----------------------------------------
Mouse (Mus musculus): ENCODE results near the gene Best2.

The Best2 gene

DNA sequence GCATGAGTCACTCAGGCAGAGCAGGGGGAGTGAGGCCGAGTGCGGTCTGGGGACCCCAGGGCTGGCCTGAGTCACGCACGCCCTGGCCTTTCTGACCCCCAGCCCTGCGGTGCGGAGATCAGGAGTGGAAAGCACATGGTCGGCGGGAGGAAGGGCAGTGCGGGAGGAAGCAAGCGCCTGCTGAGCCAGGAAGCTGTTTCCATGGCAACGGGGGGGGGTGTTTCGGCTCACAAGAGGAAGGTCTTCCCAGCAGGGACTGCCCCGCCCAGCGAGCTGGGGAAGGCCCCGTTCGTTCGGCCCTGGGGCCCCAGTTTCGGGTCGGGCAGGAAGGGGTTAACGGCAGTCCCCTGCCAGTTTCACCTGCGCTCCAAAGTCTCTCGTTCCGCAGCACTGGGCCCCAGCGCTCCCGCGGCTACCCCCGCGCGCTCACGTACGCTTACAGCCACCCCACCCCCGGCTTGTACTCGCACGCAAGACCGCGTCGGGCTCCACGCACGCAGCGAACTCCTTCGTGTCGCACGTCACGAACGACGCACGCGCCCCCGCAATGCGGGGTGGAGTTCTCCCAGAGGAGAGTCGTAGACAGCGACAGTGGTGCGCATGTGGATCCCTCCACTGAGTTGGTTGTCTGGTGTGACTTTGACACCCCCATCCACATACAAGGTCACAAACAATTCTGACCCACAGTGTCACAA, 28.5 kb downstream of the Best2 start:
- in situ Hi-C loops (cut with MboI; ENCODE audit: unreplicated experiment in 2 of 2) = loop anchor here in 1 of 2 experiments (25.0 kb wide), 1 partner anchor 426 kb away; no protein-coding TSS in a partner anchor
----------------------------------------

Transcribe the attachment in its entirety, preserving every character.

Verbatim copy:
Mouse (Mus musculus): ENCODE results near the gene Best2.

The Best2 gene

DNA sequence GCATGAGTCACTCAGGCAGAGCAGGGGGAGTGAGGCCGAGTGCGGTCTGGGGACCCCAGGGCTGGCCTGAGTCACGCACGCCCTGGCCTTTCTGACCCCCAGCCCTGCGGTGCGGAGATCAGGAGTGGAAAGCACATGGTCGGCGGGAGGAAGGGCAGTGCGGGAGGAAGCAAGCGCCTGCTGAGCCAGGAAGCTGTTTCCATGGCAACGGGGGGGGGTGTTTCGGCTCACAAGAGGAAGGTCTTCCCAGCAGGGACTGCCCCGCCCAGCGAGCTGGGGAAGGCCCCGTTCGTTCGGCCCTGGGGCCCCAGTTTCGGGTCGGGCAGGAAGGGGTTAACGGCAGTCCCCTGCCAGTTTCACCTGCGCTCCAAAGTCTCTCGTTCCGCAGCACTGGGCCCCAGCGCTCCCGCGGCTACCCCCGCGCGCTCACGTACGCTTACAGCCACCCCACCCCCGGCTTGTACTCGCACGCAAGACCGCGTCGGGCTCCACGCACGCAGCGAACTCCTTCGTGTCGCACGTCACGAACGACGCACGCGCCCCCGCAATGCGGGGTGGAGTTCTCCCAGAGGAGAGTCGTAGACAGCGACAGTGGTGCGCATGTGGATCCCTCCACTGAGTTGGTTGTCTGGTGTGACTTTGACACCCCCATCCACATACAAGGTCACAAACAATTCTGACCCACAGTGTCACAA, 28.5 kb downstream of the Best2 start:
- in situ Hi-C loops (cut with MboI; ENCODE audit: unreplicated experiment in 2 of 2) = loop anchor here in 1 of 2 experiments (25.0 kb wide), 1 partner anchor 426 kb away; no protein-coding TSS in a partner anchor